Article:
Tumour size is one of the most important factors affecting both locoregional and distant control. In one of the studies it was seen that T2 lesions when compared with T1 lesions had signiﬁcantly increased chances of local, regional and distant failures . A similar study by Dunlap, et al.  concluded that SART for T2 NSCLC had a higher local recurrence rate. Hence, tumour size is an important predictor of response in SART. McGarry RC, et al.  found that excellent local control was achieved at higher dose cohorts. Patients with early stage NSCLC received radiation doses 10 Gy × 5 experienced a local control at 1 year in approximately 97.3% compared with 100% for patients receiving 20 Gy × 3 .
Patterns of failure: The patterns of failure after the treatment of SART include locoregional recurrence and distant metastases (Table 1). In early stage of NSCLC, distant metastases were the most common reason for treatment failure with SART [10,16,34,38]. In contrast, the frequency of locoregional recurrence was less, but varied considerably according to different reports [39,40]. The locoregional recurrence rate had ranged between 8.7%–37% and the distant metastasis rate of 8%–20% after a period of 1–2 years follow up [24,31,41,42]. On the basis of follow up after SART, median time to relapse varied from 21 to 30 months. The majority of recurrences occurred within 3 years after treatment. Thus, a 3-year follow-up is needed to estimate the recurrence rate after SART of early stage NSCLC. In our review of SART for early stage NSCLC studies, we found that the main pattern of failure was distant metastasis. This occurred in 9.7% to 29% of patients in studies with at least 30 months follow-up [41,43]. Nodal recurrences occurred in approximately 10% of patients . Recurrences were associated with increased tumour size .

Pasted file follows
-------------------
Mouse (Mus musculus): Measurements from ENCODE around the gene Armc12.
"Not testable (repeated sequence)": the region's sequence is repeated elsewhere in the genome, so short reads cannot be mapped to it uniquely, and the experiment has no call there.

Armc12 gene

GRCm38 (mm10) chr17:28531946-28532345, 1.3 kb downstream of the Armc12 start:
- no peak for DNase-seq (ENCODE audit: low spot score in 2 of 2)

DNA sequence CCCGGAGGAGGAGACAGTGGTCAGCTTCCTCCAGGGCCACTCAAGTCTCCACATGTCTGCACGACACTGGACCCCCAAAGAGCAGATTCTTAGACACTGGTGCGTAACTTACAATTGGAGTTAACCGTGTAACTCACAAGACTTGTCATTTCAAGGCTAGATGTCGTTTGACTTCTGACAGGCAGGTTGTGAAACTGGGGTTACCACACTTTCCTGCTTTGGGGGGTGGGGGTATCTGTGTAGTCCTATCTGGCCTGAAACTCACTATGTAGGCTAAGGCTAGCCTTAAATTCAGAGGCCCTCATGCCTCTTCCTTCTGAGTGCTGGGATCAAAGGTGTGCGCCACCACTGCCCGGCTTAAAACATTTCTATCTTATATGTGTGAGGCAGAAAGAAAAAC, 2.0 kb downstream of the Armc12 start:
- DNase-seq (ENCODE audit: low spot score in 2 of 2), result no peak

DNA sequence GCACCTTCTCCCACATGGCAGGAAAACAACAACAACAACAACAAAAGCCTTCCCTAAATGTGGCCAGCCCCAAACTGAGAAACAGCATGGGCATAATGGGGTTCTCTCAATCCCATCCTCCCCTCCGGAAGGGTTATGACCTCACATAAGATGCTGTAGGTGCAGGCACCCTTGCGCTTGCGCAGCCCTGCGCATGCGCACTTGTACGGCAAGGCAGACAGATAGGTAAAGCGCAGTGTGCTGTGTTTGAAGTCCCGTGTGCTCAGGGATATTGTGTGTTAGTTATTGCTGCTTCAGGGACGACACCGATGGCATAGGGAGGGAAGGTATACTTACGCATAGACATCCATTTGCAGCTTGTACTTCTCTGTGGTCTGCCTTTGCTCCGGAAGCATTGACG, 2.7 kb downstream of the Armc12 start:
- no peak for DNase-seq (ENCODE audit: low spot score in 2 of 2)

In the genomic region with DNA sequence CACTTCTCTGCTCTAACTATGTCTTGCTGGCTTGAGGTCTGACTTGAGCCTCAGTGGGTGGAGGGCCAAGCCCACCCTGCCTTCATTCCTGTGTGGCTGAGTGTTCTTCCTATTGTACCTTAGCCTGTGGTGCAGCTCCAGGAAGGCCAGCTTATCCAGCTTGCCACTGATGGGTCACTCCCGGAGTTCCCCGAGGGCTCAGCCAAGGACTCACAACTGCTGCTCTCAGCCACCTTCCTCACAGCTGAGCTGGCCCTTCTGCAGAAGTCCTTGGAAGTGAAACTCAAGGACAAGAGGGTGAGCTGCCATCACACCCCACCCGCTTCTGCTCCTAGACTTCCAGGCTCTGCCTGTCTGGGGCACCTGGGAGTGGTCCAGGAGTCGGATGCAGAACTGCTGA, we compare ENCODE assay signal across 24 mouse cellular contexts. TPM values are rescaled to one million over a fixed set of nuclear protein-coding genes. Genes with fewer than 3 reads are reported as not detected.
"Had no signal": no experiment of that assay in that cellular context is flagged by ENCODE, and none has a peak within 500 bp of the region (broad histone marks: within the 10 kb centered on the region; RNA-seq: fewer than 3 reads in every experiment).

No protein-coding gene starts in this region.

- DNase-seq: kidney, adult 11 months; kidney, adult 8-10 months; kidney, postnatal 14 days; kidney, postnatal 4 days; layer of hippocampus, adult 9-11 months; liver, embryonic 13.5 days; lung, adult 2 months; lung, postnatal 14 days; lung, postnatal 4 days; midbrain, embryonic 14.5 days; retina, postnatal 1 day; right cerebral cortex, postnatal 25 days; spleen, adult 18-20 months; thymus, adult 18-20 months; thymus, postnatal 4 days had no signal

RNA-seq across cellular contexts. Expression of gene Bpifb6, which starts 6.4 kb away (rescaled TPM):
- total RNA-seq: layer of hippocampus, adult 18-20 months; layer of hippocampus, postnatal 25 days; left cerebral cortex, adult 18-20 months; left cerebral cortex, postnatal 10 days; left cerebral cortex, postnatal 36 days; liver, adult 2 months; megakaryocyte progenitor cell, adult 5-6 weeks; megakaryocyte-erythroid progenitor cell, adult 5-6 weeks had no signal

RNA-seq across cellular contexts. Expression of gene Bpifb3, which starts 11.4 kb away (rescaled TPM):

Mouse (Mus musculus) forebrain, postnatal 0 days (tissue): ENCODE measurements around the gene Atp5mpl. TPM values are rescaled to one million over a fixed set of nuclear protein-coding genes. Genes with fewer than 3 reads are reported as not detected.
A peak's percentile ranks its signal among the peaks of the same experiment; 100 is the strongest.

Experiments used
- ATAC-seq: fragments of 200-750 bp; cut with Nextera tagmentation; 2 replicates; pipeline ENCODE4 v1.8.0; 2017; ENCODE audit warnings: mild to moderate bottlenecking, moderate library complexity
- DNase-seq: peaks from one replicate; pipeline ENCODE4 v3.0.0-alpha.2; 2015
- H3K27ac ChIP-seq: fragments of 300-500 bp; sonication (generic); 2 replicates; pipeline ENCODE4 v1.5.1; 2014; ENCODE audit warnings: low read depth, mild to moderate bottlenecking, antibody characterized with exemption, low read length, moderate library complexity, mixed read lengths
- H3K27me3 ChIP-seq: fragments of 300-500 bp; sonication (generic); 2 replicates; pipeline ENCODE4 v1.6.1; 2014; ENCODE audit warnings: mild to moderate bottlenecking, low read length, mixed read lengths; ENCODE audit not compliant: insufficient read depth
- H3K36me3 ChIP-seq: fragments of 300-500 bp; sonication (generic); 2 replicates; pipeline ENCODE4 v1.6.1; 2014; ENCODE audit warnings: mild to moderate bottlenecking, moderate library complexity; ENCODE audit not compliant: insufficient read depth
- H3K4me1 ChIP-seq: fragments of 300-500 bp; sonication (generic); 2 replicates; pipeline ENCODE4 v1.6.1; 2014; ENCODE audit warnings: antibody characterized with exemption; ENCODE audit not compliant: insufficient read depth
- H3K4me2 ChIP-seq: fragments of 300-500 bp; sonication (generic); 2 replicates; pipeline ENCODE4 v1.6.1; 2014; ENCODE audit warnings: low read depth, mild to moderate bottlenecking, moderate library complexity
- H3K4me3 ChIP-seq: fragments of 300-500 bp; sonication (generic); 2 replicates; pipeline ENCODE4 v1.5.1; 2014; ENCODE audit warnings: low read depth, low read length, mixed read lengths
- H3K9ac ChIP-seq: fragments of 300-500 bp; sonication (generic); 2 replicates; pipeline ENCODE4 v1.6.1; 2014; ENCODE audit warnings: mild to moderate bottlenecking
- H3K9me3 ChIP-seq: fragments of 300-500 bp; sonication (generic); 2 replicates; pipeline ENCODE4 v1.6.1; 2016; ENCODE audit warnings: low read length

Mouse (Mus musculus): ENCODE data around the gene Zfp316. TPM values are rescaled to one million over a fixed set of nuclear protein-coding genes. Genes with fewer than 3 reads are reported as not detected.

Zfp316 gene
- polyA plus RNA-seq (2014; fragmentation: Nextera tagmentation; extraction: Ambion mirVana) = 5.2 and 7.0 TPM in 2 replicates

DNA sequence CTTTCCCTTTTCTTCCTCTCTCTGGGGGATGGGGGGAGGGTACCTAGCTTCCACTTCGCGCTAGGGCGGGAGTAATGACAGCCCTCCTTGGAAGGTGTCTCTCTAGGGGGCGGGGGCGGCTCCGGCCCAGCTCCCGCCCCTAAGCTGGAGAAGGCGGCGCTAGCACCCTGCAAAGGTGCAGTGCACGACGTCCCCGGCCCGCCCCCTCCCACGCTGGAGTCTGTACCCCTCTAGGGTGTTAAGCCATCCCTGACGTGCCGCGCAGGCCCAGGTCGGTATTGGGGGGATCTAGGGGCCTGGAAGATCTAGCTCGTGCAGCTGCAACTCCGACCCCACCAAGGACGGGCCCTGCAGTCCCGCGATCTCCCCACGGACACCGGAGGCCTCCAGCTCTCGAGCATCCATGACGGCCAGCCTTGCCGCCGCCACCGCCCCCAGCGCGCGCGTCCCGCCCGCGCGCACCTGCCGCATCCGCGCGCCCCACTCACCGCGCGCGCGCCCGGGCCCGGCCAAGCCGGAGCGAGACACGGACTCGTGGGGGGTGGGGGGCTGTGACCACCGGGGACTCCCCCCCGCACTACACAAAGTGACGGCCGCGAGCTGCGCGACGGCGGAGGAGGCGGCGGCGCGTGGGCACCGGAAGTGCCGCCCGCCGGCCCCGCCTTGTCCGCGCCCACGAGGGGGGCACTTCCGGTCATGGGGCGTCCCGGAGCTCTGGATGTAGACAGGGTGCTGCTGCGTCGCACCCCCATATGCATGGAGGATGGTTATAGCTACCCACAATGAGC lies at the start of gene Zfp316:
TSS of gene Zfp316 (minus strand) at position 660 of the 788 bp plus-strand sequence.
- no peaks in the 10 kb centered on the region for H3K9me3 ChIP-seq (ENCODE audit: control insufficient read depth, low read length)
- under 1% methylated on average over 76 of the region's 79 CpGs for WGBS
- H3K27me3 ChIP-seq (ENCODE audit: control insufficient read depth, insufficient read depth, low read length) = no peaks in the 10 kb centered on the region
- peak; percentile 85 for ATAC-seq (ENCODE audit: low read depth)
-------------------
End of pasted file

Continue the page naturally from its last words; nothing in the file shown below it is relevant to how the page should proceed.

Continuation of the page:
Side effects of radiotherapy: Published reports of SART for lung cancer describe a very low acute and late toxicity rate, with rates for grade 3 or higher toxicity being typically less than 4% [31–33,37,41,42,44–51]. In general, the common side-effects are mild to moderate (grade 1 to 2) and transient. The reported rate of grade ≥ 3 late toxicity was less than 10% in most studies. Most of the accumulated grade 5 events have occurred when patients received high-dose SART to centrally located tumours adjacent to meditational organs [9,52,53]. Timmerman, et al.  reported a rate of 12.7% grade 3 adverse events, 3.6% grade 4 adverse events, whereas Fakiris, et al.  reported that grade 3 to 5 toxicity occurred in 5 of 48 patients with peripheral lung tumors (10.4%) and in 6 of 22 patients (27.3%) with central tumors. Lagerwaard, et al.  found the toxicity was mild, with grade ≥ 3 radiation pneumonitis and rib fractures in 2% and 3%, respectively. Finally, there were other toxicities, such as oesophagitis, skin reactions, chest wall pain and general malaise such as fatigue .